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Chefs turn to pub kitchens: a change of direction

Chefs turn to pub kitchens: a change of direction

Why talented chefs are seeking out pubs for their solo ventures? Find out the new trend through the experience of some recent shining examples.

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The London boozer is getting a culinary makeover. Yet, don’t even breathe that now much maligned gastro-pub term hijacked by mass operators. Some of London’s most talented chefs are seeking out public houses or pubs for their new solo culinary ventures. Pubs with exceptionally good kitchens and talented chefs are becoming a most likeable trend.

Change of direction

“I’m back to doing what I love best” chef Neil Bothwick recently posted on twitter. What makes his heart sing? Presiding over an unfussy, resolutely old-school menu upstairs at The French House, the iconic 18th century Soho pub much frequented by actors, wits and, it is said, even the odd royal. It’s a pub dining room with stellar heritage. The wonky floored intimate dining room above The French House is where Fergus Henderson of St. John restaurant and his wife Margot Henderson of Rochelle Canteen started their culinary career. The room, most definitely still has the feel of a pub dining room and has laid fallow for a while so the announcement made by Bothwick, caused quite a stir.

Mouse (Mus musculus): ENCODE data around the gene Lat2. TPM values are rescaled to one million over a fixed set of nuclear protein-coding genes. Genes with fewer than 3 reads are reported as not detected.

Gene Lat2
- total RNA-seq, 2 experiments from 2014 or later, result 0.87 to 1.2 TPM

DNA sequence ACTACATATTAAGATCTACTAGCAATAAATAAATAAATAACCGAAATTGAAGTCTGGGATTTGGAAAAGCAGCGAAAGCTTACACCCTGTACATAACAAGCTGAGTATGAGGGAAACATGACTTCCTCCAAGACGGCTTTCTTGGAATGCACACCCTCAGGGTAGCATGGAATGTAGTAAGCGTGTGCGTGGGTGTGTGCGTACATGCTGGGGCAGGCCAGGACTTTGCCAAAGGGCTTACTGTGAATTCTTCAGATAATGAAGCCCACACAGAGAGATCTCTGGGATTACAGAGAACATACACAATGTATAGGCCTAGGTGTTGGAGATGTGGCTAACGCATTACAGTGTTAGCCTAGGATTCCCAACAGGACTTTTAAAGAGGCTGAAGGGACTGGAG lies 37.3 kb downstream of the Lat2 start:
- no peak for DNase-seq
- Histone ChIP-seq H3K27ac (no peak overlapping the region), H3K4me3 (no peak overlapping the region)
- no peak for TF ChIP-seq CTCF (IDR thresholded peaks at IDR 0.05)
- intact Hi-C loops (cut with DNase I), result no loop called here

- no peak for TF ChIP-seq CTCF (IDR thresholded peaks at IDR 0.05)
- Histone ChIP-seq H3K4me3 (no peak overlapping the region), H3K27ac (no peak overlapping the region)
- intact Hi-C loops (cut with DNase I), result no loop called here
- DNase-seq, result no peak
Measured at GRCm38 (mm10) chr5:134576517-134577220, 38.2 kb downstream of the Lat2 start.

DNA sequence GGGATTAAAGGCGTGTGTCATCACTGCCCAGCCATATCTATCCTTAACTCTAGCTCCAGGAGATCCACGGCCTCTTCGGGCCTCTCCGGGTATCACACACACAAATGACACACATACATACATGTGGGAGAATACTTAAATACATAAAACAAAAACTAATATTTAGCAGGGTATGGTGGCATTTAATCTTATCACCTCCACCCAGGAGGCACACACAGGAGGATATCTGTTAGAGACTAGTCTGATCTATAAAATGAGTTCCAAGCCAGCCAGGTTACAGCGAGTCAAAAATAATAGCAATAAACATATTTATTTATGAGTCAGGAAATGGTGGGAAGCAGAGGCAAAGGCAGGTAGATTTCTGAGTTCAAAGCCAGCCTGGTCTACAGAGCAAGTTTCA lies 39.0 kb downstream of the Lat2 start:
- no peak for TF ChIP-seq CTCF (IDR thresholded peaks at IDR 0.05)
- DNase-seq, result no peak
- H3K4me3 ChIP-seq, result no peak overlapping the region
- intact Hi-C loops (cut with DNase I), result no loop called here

It’s a surprise change of direction for Bothwick who counts some titans of the French food world (including Michel Bras) among his former employers, before working at The Connaught where he met Angela Hartnett, whom he is now married to. He left Shoreditch’s Merchant’s Tavern to revive the kitchen of the Soho institution. His launch menu plays tribute to St. John style brevity. It’s made up of the kind of resolutely uncomplicated trend-oblivious dishes chefs crave to eat, cooked with deep culinary understanding: rillettes, lamb broth, aligot, John Dory with green sauce and Paris Brest.

The St. John's lineage